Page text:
Wednesday, July 11, 2012

Lady Bird

The Brooklyn Waterfront Artists Coalition Presents the 30th Annual Outdoor Sculpture Show, 'Perpetual Energy.'

At East River State Park, in Williamsburg, the following artists will have work on view July 2nd through September 15, 2012: Ranjit Bhatnagar, Eimont Bronzini, Miggy Buck, Ursula Clark, Donna Dodson, Janet Goldner, Nicolae Golici, Esther Grillo, Howard Kalish, Bernard Klevickas, Coral Lambert, Barbara Lubliner & Sung Jin Oh, Andy Moerlein, Eric Stein, Tyrome Tripoli, Bill Wood.

Opening Reception Saturday July 14th, 1p-5p. Located in Williamsburg, Brooklyn on Kent Ave and East River between North 7th St. and North 9th St. Bedford Ave stop on the 'L' train. Music by local musicians.

Lady Bird, 8 ft tall, styrofoam & cement, 2012 by Donna Dodson. I will be exhibiting Lady Bird, a monumental outdoor sculpture that is based on the maquette of Seagull Cinderella, a small wood sculpture that I created ten years ago.

Seagull Cinderella, 15" tall, wood paint by Donna Dodson Photo Credit: Cliff Pfeiffer Seagull Cinderella is as common as the birds we see at the beach. Yet she is uncommon, like Marilla in Anne of Green Gables, corseted and bound by the sweet virtues of her character.

I posted an image of the Lady Bird on my facebook page, and one commenter wrote that it looked like a dybbuk, which I head never heard of. So I looked it up in Wikipedia, and found out 'In Jewish folklore, a dybbuk (Yiddish: דיבוק, from Hebrew attachment) is a malicious or malevolent possessing spirit believed to be the dislocated soul of a dead person. Dybbuks are said to have escaped from Sheol or to have been turned away for serious transgressions, such as suicide, for which the soul is denied entry. The word "dybbuk" is derived from the Hebrew דיבוק, meaning "attachment"; the dybbuk attaches itself to the body of a living person and inhabits the flesh. According to belief, a soul that has been unable to fulfill its function during its lifetime is given another opportunity to do so in dybbuk form. It supposedly leaves the host body once it has accomplished its goal, sometimes after being helped.' So if a woman had died without the chance to be set free, like a bird, or without having met Prince Charming, like Cinderella, her spirit would attach itself to a living person and possess their spirit in order to live out the dream of happily ever after.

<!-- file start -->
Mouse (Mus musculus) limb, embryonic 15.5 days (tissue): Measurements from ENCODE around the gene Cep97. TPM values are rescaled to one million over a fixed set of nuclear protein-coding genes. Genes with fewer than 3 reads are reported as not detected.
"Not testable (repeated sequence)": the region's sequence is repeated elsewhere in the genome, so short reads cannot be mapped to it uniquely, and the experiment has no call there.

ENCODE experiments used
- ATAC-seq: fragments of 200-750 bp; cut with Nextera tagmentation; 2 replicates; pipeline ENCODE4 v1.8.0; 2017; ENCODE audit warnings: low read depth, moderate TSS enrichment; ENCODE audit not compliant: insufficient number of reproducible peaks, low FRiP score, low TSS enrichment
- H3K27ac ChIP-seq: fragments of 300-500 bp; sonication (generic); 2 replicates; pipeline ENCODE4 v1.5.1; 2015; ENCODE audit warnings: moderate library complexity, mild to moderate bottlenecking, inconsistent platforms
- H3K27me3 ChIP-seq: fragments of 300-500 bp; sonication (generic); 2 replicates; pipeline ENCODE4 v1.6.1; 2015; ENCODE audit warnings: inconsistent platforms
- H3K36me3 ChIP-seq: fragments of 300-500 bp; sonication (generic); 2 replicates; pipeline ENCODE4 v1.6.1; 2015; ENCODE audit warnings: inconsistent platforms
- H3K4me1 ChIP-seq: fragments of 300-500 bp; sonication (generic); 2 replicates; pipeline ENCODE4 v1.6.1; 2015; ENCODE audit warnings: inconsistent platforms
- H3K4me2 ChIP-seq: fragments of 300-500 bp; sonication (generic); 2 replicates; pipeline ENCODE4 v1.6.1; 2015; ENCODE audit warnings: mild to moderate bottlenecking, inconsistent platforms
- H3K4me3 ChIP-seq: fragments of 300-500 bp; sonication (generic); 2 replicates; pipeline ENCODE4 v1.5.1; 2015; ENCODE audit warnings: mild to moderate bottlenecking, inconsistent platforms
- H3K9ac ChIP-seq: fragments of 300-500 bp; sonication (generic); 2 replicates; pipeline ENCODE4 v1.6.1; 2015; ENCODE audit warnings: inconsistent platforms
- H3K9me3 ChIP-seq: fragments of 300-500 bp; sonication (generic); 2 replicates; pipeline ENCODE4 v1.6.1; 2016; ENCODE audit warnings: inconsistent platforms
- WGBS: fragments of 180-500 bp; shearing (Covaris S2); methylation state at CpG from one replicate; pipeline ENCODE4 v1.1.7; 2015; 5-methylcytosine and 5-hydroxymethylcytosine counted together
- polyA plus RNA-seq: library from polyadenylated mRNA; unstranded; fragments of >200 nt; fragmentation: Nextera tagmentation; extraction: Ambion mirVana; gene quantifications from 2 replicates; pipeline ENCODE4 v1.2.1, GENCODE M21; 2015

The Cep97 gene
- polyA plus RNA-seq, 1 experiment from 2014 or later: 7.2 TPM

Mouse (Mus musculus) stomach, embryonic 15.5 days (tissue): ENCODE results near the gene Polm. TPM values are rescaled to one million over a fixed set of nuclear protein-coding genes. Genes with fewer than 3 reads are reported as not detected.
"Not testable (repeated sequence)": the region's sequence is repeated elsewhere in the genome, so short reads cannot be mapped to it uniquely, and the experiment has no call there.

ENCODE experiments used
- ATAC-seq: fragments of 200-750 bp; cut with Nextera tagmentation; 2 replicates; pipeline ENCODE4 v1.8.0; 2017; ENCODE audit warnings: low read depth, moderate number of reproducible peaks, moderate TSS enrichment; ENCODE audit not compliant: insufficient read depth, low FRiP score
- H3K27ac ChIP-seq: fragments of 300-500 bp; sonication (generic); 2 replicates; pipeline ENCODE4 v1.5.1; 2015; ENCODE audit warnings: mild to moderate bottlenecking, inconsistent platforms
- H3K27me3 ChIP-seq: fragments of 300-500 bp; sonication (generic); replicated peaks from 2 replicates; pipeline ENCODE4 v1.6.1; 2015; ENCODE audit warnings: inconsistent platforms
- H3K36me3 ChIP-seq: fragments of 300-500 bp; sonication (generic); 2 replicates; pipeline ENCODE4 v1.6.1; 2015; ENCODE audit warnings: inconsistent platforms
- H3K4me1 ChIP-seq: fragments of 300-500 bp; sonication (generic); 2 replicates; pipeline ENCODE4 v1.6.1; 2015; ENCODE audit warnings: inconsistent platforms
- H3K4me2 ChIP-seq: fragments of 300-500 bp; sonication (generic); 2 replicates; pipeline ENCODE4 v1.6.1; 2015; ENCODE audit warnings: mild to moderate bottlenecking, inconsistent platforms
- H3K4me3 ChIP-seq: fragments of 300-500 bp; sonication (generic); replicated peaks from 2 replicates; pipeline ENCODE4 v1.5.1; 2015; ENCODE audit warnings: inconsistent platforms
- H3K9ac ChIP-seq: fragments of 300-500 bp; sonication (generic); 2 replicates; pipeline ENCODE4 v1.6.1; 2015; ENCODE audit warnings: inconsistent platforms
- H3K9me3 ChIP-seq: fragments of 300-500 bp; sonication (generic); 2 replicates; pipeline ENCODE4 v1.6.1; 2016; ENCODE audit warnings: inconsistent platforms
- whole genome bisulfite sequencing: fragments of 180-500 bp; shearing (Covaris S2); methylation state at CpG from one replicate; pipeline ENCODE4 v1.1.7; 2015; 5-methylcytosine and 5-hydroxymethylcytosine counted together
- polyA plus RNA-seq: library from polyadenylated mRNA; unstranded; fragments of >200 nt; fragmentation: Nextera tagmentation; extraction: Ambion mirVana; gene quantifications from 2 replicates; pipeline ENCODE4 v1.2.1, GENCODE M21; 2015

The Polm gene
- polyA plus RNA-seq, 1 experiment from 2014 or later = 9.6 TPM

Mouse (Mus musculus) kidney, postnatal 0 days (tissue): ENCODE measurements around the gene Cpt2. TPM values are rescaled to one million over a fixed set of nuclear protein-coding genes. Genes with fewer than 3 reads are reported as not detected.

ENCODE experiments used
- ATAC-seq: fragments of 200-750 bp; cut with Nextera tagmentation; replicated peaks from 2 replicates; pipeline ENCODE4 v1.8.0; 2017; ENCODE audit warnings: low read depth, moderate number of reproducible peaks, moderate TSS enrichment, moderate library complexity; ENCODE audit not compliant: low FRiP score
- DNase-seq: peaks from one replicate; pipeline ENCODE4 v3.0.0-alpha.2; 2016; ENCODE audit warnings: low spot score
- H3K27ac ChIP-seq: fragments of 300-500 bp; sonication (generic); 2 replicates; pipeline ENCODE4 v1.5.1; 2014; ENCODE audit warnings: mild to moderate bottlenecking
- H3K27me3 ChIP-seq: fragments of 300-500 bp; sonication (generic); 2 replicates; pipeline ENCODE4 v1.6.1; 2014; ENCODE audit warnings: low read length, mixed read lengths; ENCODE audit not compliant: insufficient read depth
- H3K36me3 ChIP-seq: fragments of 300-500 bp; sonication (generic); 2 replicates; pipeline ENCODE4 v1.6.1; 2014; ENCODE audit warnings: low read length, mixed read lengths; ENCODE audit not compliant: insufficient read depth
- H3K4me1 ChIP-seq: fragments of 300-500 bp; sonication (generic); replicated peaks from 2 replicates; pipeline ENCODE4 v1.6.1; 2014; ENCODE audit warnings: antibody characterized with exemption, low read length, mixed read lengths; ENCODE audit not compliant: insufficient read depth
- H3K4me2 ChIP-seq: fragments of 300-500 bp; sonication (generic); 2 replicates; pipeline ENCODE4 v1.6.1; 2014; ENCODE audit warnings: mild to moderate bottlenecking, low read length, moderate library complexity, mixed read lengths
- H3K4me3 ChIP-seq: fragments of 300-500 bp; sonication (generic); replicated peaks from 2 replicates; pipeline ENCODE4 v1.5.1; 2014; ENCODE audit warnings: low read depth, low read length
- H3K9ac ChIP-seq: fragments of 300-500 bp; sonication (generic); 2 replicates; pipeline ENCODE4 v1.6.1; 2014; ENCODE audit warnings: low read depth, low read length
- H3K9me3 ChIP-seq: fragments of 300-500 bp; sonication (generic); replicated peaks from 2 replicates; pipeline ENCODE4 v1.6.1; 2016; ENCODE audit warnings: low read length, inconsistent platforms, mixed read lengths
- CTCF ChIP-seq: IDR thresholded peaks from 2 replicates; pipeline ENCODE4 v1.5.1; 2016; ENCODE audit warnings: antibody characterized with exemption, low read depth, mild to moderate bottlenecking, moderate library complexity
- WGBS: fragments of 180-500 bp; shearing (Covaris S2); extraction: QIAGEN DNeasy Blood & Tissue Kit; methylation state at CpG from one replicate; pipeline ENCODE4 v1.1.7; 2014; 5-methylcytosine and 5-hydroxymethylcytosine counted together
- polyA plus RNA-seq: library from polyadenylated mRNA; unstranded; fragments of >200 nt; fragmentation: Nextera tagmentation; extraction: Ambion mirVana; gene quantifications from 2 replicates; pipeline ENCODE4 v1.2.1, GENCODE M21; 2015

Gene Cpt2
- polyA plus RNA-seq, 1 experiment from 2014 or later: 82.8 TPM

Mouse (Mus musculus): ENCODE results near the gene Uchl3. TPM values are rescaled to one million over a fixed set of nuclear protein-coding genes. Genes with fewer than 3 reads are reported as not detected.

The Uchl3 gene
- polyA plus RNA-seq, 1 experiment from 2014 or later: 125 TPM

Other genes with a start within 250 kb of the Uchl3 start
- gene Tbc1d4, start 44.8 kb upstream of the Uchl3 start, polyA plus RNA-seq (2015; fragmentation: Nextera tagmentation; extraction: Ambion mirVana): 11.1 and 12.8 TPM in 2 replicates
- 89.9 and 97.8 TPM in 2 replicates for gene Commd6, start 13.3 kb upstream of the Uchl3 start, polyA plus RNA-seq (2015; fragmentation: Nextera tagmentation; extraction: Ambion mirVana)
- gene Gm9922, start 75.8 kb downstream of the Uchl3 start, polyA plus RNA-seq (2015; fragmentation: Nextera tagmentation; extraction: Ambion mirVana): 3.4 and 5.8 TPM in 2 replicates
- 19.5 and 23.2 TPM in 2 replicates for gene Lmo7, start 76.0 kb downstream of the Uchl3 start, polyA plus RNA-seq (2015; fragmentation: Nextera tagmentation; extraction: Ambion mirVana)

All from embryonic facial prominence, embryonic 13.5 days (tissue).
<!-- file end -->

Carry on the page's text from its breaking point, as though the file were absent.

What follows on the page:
Update: John Haber reviewed this show on his blog, ' art reviews from around new york' with a favorable mention of my piece, 'A few works make a statement, like Donna Dodson’s decidedly buxom Seagull Cinderella...'


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Donna Dodson said...

Thanks for your comment. I do not have a video of this piece, but there is more information on the BWAC website, -Donna